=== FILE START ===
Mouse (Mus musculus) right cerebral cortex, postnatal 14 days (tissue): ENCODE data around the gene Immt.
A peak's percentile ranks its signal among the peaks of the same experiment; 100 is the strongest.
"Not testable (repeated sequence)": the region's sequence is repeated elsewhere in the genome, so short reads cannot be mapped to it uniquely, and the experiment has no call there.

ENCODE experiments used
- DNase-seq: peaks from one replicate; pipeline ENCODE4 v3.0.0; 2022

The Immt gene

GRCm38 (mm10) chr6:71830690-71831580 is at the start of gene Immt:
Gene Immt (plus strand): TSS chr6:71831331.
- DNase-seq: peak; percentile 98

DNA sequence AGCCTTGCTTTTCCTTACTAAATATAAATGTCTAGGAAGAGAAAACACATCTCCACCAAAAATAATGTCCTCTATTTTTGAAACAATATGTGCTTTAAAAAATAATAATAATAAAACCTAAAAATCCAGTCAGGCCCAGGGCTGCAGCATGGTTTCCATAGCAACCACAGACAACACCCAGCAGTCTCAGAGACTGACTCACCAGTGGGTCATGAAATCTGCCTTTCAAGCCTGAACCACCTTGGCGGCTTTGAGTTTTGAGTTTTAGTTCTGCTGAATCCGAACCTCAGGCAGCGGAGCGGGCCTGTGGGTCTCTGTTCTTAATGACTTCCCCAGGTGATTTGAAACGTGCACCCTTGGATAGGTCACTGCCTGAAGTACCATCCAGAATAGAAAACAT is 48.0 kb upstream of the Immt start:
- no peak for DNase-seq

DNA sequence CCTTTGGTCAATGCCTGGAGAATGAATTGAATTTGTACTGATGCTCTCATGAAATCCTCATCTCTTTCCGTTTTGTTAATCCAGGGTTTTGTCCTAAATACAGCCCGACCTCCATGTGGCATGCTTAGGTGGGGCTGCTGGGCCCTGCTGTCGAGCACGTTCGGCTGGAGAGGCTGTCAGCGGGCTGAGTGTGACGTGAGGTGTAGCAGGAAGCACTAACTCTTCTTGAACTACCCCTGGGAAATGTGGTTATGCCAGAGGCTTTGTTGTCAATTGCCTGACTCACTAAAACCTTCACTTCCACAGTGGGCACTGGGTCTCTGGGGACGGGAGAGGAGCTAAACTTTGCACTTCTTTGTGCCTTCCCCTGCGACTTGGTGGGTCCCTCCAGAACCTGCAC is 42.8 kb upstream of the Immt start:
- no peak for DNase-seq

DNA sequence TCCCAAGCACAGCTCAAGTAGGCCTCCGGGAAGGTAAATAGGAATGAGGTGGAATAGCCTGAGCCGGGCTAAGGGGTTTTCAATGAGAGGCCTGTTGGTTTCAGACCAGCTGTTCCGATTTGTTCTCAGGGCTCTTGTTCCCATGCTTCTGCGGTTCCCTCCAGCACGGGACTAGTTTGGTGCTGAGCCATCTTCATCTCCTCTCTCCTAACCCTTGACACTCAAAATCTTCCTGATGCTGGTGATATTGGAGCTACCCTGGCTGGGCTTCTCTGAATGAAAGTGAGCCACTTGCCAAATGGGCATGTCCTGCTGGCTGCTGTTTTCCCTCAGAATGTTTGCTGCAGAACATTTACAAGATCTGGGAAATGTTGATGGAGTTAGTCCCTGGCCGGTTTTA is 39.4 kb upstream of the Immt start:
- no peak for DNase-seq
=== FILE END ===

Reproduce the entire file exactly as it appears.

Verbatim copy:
Mouse (Mus musculus) right cerebral cortex, postnatal 14 days (tissue): ENCODE data around the gene Immt.
A peak's percentile ranks its signal among the peaks of the same experiment; 100 is the strongest.
"Not testable (repeated sequence)": the region's sequence is repeated elsewhere in the genome, so short reads cannot be mapped to it uniquely, and the experiment has no call there.

ENCODE experiments used
- DNase-seq: peaks from one replicate; pipeline ENCODE4 v3.0.0; 2022

The Immt gene

GRCm38 (mm10) chr6:71830690-71831580 is at the start of gene Immt:
Gene Immt (plus strand): TSS chr6:71831331.
- DNase-seq: peak; percentile 98

DNA sequence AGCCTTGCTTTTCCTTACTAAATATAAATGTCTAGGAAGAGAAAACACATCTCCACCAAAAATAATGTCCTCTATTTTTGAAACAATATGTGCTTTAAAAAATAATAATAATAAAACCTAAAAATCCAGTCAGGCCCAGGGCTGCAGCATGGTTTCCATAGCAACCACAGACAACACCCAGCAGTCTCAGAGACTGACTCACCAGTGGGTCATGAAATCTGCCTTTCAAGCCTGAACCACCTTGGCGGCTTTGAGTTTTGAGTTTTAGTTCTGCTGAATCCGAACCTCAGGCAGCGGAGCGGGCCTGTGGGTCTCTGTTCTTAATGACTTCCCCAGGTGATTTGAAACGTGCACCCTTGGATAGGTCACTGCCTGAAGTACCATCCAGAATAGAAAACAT is 48.0 kb upstream of the Immt start:
- no peak for DNase-seq

DNA sequence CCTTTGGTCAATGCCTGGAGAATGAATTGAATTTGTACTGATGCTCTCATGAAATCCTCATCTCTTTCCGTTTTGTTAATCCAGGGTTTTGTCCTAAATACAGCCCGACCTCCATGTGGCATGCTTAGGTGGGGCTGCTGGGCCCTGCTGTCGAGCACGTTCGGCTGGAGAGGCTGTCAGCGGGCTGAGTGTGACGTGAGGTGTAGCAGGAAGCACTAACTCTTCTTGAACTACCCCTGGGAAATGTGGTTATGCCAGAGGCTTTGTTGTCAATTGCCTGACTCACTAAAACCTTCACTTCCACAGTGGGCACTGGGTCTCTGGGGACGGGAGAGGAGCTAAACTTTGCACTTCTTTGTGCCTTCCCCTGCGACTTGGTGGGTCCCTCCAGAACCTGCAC is 42.8 kb upstream of the Immt start:
- no peak for DNase-seq

DNA sequence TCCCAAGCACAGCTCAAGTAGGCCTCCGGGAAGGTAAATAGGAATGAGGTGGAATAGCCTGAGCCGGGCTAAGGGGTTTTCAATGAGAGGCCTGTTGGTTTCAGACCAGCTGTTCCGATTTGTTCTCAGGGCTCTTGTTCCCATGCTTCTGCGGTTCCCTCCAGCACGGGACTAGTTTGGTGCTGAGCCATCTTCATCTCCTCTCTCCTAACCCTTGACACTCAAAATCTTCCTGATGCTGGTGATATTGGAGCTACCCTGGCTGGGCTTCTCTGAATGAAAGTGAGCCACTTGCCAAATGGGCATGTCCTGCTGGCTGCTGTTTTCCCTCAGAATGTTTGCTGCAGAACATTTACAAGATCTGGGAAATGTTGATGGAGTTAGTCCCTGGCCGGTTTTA is 39.4 kb upstream of the Immt start:
- no peak for DNase-seq